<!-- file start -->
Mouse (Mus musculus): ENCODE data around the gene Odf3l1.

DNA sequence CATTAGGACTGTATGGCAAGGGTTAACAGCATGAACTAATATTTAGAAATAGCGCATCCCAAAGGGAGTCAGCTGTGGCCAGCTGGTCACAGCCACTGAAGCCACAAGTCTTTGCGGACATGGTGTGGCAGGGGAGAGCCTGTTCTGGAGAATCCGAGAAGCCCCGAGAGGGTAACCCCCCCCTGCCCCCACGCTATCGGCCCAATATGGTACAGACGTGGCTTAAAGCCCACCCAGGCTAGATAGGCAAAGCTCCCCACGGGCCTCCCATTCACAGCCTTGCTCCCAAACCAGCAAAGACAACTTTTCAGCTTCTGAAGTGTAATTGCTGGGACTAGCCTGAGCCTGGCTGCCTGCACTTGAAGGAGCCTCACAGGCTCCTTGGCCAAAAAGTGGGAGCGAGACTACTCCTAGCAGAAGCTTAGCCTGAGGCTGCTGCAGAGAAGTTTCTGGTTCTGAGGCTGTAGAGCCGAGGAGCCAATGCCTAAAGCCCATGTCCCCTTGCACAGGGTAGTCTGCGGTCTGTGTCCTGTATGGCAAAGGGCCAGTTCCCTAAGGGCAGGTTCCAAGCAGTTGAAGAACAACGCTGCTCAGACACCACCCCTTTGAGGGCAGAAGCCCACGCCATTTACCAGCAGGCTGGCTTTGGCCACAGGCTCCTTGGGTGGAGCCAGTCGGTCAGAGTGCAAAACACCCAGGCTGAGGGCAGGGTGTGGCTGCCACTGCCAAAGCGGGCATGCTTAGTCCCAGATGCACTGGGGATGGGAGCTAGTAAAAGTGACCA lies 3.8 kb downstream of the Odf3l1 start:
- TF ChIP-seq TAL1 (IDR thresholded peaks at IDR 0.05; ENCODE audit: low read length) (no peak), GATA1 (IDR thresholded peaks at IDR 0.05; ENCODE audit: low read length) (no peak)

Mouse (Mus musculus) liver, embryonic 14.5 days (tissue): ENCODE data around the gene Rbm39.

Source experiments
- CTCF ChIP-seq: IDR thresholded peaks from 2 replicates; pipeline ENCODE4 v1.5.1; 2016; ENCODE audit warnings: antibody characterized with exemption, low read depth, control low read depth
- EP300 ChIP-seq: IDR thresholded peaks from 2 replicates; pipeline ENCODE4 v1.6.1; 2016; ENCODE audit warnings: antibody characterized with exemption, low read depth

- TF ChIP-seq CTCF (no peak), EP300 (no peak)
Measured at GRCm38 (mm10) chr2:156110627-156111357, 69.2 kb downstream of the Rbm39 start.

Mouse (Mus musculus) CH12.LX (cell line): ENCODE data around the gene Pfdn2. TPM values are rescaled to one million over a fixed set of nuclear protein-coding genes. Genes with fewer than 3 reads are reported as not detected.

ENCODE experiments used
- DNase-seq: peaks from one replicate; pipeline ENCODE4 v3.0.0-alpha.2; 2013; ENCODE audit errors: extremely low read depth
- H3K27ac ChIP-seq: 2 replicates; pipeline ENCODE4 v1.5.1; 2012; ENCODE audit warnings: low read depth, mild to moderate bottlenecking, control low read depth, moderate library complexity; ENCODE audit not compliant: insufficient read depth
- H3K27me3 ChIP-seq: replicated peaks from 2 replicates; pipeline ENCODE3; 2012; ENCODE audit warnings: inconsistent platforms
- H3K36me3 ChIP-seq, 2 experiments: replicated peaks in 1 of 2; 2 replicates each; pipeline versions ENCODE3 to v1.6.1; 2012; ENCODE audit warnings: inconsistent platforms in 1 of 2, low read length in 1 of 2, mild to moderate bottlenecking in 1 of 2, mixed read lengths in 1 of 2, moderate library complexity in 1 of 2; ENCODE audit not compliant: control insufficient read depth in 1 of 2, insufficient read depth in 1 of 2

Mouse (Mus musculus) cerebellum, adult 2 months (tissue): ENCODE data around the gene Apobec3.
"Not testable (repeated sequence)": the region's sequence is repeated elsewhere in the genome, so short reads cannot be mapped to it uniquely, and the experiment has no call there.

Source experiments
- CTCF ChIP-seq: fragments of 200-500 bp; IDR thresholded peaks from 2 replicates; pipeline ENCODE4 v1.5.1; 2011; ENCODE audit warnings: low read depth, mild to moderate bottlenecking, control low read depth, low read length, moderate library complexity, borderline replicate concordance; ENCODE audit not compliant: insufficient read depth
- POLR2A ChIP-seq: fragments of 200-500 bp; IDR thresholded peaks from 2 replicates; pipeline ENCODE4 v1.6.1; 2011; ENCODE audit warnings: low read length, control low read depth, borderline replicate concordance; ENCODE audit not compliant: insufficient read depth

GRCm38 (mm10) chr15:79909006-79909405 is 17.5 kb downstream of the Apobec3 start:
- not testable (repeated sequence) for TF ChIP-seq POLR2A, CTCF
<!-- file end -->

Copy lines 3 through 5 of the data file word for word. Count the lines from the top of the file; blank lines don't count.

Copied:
- TF ChIP-seq TAL1 (IDR thresholded peaks at IDR 0.05; ENCODE audit: low read length) (no peak), GATA1 (IDR thresholded peaks at IDR 0.05; ENCODE audit: low read length) (no peak)

Mouse (Mus musculus) liver, embryonic 14.5 days (tissue): ENCODE data around the gene Rbm39.

Source experiments